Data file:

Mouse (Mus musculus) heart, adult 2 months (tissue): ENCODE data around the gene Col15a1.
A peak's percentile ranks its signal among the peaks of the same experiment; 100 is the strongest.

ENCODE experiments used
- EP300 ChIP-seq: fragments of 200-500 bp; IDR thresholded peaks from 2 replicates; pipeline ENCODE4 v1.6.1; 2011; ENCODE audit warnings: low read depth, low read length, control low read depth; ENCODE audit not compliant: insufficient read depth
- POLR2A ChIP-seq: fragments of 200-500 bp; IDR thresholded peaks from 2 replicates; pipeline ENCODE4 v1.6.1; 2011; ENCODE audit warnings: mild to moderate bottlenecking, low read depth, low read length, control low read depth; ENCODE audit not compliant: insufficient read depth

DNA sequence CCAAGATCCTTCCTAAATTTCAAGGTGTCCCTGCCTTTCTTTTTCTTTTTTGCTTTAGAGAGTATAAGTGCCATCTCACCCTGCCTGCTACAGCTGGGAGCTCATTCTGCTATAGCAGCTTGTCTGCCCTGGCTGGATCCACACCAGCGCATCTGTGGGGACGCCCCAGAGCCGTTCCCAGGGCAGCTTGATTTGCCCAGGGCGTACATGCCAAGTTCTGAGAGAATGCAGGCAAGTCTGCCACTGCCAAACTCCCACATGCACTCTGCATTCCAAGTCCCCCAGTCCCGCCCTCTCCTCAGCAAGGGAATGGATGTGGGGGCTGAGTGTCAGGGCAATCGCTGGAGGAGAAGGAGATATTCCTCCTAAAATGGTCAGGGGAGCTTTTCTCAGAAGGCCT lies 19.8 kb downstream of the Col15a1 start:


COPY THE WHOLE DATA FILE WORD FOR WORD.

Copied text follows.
Mouse (Mus musculus) heart, adult 2 months (tissue): ENCODE data around the gene Col15a1.
A peak's percentile ranks its signal among the peaks of the same experiment; 100 is the strongest.

ENCODE experiments used
- EP300 ChIP-seq: fragments of 200-500 bp; IDR thresholded peaks from 2 replicates; pipeline ENCODE4 v1.6.1; 2011; ENCODE audit warnings: low read depth, low read length, control low read depth; ENCODE audit not compliant: insufficient read depth
- POLR2A ChIP-seq: fragments of 200-500 bp; IDR thresholded peaks from 2 replicates; pipeline ENCODE4 v1.6.1; 2011; ENCODE audit warnings: mild to moderate bottlenecking, low read depth, low read length, control low read depth; ENCODE audit not compliant: insufficient read depth

DNA sequence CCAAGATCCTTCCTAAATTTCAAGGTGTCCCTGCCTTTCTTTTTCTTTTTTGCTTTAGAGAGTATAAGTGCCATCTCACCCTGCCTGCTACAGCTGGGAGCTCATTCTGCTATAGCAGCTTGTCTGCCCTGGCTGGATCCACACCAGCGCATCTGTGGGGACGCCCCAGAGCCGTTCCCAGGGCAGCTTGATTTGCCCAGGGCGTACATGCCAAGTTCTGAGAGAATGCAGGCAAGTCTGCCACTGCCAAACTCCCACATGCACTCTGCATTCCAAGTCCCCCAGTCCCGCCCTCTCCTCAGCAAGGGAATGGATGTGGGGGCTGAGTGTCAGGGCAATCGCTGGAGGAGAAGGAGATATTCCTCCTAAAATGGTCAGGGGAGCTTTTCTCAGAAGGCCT lies 19.8 kb downstream of the Col15a1 start: